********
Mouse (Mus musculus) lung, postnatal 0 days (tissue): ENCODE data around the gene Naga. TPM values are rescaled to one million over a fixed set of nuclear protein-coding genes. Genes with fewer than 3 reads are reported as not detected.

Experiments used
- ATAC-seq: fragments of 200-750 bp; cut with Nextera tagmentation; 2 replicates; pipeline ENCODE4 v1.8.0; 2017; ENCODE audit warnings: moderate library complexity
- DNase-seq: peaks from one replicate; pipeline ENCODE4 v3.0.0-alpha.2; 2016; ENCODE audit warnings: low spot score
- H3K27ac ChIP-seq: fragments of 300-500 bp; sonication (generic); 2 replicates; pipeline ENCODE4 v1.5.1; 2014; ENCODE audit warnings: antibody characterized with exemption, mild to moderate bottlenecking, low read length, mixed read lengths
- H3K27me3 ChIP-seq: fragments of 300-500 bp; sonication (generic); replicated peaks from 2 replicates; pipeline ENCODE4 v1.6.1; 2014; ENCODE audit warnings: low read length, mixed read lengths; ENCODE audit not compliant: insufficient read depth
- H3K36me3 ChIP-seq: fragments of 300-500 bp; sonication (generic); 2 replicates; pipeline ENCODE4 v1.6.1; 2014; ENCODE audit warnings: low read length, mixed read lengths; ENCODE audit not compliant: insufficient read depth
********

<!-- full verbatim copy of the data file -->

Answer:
Mouse (Mus musculus) lung, postnatal 0 days (tissue): ENCODE data around the gene Naga. TPM values are rescaled to one million over a fixed set of nuclear protein-coding genes. Genes with fewer than 3 reads are reported as not detected.

Experiments used
- ATAC-seq: fragments of 200-750 bp; cut with Nextera tagmentation; 2 replicates; pipeline ENCODE4 v1.8.0; 2017; ENCODE audit warnings: moderate library complexity
- DNase-seq: peaks from one replicate; pipeline ENCODE4 v3.0.0-alpha.2; 2016; ENCODE audit warnings: low spot score
- H3K27ac ChIP-seq: fragments of 300-500 bp; sonication (generic); 2 replicates; pipeline ENCODE4 v1.5.1; 2014; ENCODE audit warnings: antibody characterized with exemption, mild to moderate bottlenecking, low read length, mixed read lengths
- H3K27me3 ChIP-seq: fragments of 300-500 bp; sonication (generic); replicated peaks from 2 replicates; pipeline ENCODE4 v1.6.1; 2014; ENCODE audit warnings: low read length, mixed read lengths; ENCODE audit not compliant: insufficient read depth
- H3K36me3 ChIP-seq: fragments of 300-500 bp; sonication (generic); 2 replicates; pipeline ENCODE4 v1.6.1; 2014; ENCODE audit warnings: low read length, mixed read lengths; ENCODE audit not compliant: insufficient read depth